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Police in court over Ebrahimi misconduct charges

Bijan Ebrahimi was beaten to death after being wrongly suspected of being a paedophile. Credit: ITV News

Two police constables and a police community support officer have pleaded not guilty to misconduct in the case of a disabled man murdered in Bristol after false claims he was a paedophile.

Bijan Ebrahimi, 44, was beaten to death and his body set on fire by a neighbour, Lee James, in July 2013, after a long campaign of bullying. James was later jailed for life, and another neighbour, Stephen Norley, was imprisoned for four years for assisting an offender.

There was an investigation into police conduct during the events leading up to Mr Ebrahimi's death. Today three PCs and one police community support officer were at Bristol Crown Court on charges of misconduct in a public office, with one of them also charged with intending to pevert the course of justice.

PC Helen Harris. Credit: ITV News

PCs Helen Harris, 40 and Leanne Winter, 37, pleaded not guilty to misconduct, while police community support officer Andrew Passmore, 55, denied the same misconduct charge and also pleaded not guilty to intending to pevert the course of justice. PC Kevin Duffy, 51, did not enter a plea to a single charge of misconduct.

The defendants were granted bail and the case was adjourned for a trial expected to start on November 9th.

PC Kevin Duffy (left) and PCSO Andrew Passmore (right). Credit: ITV News

Thee police officers and one PCSO charged with misconduct in Bijan Ebrahimi murder case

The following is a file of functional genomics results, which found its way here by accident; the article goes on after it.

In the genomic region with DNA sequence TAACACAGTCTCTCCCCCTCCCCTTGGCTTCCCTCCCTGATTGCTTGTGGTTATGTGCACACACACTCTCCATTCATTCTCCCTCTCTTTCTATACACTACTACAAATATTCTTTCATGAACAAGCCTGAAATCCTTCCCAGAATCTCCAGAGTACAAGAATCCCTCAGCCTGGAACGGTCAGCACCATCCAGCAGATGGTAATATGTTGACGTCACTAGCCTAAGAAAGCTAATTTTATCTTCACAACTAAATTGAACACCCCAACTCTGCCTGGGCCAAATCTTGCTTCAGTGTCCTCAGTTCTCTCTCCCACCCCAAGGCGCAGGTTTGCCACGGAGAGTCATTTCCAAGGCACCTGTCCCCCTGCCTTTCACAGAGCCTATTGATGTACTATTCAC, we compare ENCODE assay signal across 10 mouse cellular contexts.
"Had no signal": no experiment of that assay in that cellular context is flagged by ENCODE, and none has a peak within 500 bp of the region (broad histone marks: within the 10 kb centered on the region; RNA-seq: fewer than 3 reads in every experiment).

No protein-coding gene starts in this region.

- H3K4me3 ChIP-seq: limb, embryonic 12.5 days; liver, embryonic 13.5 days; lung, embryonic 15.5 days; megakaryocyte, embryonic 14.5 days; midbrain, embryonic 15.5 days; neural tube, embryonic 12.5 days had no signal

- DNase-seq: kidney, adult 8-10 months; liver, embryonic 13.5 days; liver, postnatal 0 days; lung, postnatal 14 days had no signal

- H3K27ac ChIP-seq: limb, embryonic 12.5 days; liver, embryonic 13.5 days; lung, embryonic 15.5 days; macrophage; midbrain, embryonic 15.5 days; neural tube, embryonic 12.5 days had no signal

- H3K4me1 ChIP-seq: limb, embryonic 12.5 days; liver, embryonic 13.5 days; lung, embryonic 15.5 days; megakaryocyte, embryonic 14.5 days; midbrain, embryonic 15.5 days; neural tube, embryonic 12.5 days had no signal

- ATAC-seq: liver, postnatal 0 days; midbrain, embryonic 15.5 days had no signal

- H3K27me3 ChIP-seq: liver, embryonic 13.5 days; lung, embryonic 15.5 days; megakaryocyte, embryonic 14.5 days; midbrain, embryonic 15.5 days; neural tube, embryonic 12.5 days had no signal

Bijan Ebrahimi was murdered on July 11th 2013 Credit: ITV News

Three police officers have appeared in court this morning charged with misconduct in public office following their dealings with murdered Bristol man Bijan Ebrahimi.

A PCSO, also from the Avon & Somerset force, was charged with misconduct and attempting to pervert the course of justice.

PCs Kevin Duffy, Helen Harris and Leanne Winter appeared at Bristol Magistrates Court this morning alongside PCSO Andrew Passmore. They will reappear at Bristol Crown Court on February 12th.

Mr Ebrimi was murdered on a council estate in Brislington in July 2013. He was beaten to death before his body was set alight after wrongly being accused of being a pedophile. The police's handling of the case has been subject to a long investigation by the Independent Police Complaints Commission.

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First anniversary of the murder of Bijan Ebrahimi

Bijan Ebrahimi was murdered on July 11th 2013 Credit: ITV News

An inquiry by the IPCC into police conduct surrounding the murder of Bijan Ebrahimi has moved a step further, on the first anniversary of his death.

Mr Ebrahimi was beaten to death and then set on fire in Bristol last July, after being wrongly branded a paedophile.

The IPCC has sent a file of evidence to the Crown Prosecution Service, relating to the conduct of three officers and how they dealt with Mr Ebrahimi's repeated calls for help.

Murdered man's sister thanks Bristol for its support

The family of a man murdered on his doorstep and set alight after being wrongly branded a paedophile, today thanked the people of Bristol for their support since his death.